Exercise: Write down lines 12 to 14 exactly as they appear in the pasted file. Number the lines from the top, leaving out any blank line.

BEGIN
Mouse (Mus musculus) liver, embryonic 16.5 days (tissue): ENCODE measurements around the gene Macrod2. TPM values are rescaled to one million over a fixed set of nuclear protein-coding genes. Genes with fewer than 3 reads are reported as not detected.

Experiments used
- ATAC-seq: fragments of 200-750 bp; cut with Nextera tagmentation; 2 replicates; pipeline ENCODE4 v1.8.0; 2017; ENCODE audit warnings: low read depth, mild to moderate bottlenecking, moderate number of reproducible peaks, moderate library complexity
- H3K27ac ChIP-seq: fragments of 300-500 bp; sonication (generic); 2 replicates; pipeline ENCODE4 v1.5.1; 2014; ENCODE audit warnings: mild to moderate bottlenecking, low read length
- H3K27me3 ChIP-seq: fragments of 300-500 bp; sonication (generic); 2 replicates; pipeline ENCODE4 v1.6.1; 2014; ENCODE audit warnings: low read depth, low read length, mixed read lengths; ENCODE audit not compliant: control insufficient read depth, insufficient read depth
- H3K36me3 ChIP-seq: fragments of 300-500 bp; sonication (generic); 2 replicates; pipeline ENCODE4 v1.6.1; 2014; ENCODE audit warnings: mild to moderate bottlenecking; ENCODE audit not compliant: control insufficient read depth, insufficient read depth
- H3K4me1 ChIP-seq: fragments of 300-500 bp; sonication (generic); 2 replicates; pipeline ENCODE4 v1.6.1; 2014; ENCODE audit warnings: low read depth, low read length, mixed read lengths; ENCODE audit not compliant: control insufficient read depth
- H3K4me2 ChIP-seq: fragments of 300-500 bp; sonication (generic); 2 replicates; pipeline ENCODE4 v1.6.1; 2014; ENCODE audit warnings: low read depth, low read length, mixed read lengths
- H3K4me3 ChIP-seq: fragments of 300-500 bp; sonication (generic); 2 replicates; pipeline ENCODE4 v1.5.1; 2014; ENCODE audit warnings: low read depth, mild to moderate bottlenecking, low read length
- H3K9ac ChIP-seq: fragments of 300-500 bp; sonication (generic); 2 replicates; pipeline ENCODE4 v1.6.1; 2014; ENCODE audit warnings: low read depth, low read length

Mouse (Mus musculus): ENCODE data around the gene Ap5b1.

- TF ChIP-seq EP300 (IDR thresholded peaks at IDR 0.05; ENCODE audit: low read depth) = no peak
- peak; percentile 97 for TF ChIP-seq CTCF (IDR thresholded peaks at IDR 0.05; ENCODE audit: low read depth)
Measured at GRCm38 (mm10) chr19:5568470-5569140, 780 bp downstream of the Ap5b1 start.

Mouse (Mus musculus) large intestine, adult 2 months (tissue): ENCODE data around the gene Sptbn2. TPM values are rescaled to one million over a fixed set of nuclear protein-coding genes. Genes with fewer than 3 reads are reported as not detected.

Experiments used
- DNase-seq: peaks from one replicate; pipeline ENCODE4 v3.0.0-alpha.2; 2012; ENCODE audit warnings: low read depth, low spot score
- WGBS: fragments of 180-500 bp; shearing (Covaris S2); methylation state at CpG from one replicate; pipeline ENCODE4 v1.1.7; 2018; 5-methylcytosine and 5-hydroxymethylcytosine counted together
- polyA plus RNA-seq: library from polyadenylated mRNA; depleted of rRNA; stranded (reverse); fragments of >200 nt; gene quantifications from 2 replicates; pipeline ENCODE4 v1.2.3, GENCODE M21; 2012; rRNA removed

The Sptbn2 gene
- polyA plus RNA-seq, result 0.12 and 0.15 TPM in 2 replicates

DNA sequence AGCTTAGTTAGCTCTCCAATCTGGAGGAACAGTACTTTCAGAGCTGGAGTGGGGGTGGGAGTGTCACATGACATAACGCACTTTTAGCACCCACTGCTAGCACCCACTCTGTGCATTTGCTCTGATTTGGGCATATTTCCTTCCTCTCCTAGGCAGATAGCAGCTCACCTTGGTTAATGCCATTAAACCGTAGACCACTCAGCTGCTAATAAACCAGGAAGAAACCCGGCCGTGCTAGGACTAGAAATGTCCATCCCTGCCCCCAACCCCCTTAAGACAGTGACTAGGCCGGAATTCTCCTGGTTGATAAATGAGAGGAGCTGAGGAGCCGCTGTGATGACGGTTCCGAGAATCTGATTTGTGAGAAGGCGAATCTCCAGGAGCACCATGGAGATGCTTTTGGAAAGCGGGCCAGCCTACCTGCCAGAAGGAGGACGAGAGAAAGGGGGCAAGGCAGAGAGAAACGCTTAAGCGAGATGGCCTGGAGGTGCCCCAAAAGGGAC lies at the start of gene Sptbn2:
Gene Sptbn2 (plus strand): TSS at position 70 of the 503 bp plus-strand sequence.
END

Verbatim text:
- TF ChIP-seq EP300 (IDR thresholded peaks at IDR 0.05; ENCODE audit: low read depth) = no peak
- peak; percentile 97 for TF ChIP-seq CTCF (IDR thresholded peaks at IDR 0.05; ENCODE audit: low read depth)
Measured at GRCm38 (mm10) chr19:5568470-5569140, 780 bp downstream of the Ap5b1 start.